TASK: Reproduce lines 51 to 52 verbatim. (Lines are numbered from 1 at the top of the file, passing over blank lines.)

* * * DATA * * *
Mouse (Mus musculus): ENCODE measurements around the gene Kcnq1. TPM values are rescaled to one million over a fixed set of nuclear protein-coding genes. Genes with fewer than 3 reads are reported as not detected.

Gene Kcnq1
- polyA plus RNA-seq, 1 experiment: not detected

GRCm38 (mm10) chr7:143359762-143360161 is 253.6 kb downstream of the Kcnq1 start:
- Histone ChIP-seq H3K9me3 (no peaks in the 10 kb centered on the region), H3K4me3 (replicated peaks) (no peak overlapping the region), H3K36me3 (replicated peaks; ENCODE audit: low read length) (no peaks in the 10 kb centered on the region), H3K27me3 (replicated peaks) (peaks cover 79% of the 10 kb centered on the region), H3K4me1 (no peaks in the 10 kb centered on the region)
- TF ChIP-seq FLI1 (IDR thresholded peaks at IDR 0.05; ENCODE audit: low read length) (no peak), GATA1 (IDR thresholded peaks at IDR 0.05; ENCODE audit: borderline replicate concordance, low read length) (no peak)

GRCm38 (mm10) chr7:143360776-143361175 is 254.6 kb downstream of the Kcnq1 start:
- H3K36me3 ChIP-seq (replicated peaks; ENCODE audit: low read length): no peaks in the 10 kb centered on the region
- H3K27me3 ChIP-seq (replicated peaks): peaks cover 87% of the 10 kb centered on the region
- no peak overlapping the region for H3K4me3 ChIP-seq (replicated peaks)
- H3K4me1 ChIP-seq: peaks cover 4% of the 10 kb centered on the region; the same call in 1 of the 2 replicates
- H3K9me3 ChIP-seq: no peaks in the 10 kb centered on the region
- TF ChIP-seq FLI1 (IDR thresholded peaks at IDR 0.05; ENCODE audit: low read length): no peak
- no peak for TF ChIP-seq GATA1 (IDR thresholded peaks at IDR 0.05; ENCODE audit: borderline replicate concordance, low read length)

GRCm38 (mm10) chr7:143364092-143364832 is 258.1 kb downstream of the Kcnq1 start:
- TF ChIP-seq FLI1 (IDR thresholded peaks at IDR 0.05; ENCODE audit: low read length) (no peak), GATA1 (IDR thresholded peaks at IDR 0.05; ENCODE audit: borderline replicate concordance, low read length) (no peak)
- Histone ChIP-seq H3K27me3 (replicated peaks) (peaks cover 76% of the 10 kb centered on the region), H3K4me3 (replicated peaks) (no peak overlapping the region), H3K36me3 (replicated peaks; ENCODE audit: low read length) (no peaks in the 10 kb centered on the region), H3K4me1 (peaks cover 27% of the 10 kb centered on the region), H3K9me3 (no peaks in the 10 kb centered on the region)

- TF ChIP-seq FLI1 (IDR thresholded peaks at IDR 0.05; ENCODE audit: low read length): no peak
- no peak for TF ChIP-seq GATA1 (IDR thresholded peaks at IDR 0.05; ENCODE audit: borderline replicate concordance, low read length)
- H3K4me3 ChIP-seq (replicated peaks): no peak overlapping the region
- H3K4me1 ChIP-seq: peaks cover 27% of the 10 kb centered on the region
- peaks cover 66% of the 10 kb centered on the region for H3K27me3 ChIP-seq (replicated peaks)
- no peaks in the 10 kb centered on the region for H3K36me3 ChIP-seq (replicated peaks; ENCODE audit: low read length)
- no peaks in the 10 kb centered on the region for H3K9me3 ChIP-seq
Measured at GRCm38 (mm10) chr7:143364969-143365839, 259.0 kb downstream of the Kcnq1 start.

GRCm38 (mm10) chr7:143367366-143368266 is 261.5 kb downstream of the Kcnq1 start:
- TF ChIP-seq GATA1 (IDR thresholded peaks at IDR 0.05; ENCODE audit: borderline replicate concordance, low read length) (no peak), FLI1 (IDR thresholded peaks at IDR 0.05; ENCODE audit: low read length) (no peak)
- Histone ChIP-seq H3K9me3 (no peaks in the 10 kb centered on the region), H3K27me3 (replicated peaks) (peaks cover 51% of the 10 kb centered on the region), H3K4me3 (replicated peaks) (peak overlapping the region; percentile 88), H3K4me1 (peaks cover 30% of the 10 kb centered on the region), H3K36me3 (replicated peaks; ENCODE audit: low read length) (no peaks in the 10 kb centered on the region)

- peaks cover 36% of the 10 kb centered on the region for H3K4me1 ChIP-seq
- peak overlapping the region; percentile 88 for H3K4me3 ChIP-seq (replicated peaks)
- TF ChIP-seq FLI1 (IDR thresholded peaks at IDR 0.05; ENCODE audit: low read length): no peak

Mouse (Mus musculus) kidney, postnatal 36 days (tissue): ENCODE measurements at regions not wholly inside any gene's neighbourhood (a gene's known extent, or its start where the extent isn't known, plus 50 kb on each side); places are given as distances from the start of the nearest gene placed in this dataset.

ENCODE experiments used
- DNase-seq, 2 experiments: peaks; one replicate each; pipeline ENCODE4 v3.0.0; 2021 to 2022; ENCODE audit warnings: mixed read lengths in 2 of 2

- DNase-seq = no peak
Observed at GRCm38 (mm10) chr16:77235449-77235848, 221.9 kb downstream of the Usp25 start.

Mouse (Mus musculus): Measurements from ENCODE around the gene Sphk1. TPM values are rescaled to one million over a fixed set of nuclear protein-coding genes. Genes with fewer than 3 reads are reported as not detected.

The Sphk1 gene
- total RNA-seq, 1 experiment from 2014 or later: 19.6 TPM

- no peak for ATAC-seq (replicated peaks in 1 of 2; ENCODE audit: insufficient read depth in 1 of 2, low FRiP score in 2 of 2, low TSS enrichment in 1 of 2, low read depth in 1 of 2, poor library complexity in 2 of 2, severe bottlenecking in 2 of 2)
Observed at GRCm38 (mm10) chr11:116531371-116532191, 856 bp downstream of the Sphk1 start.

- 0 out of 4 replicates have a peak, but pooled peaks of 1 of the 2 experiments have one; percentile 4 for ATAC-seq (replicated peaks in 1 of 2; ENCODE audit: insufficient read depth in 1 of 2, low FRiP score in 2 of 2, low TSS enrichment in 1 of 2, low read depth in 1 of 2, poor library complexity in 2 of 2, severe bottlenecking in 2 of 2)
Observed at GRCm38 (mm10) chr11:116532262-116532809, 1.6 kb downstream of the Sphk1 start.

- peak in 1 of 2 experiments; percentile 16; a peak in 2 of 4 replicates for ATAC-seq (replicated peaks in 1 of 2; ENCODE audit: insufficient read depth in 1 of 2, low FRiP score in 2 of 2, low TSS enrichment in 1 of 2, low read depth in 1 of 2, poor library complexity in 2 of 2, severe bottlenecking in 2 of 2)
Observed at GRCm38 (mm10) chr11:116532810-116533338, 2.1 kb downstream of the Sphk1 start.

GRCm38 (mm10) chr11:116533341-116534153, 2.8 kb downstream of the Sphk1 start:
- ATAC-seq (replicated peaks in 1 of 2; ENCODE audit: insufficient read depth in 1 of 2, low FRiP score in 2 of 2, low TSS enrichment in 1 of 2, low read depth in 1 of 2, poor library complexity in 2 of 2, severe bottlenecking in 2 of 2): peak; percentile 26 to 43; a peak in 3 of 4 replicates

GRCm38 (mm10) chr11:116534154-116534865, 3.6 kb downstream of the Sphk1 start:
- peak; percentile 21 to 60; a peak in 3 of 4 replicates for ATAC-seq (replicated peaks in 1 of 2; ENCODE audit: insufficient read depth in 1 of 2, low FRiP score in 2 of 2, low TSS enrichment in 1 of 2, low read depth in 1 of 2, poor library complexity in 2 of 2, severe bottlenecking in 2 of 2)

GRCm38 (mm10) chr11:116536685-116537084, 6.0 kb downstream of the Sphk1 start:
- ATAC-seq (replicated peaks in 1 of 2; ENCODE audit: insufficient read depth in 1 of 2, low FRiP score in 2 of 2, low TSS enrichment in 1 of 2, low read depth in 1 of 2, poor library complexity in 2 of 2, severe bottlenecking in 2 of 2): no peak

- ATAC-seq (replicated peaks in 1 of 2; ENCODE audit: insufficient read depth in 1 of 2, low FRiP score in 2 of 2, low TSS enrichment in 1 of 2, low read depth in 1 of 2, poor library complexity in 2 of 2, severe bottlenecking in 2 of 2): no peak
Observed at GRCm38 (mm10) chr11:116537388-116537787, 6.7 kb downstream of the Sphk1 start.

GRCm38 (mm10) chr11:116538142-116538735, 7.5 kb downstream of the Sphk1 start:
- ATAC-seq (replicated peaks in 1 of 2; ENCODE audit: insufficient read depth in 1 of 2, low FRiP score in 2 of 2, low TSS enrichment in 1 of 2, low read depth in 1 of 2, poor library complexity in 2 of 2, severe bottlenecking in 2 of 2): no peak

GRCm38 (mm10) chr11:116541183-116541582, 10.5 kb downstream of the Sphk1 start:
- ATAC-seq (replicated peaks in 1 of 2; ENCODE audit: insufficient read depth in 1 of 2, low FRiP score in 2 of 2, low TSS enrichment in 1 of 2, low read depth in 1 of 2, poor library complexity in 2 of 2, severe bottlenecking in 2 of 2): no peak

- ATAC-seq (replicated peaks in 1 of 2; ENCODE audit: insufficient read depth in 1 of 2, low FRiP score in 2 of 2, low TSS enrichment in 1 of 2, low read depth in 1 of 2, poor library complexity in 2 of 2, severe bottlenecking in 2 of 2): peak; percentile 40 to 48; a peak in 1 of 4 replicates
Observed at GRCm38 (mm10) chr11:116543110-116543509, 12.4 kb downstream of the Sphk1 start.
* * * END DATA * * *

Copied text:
- ATAC-seq (replicated peaks in 1 of 2; ENCODE audit: insufficient read depth in 1 of 2, low FRiP score in 2 of 2, low TSS enrichment in 1 of 2, low read depth in 1 of 2, poor library complexity in 2 of 2, severe bottlenecking in 2 of 2): no peak

- ATAC-seq (replicated peaks in 1 of 2; ENCODE audit: insufficient read depth in 1 of 2, low FRiP score in 2 of 2, low TSS enrichment in 1 of 2, low read depth in 1 of 2, poor library complexity in 2 of 2, severe bottlenecking in 2 of 2): no peak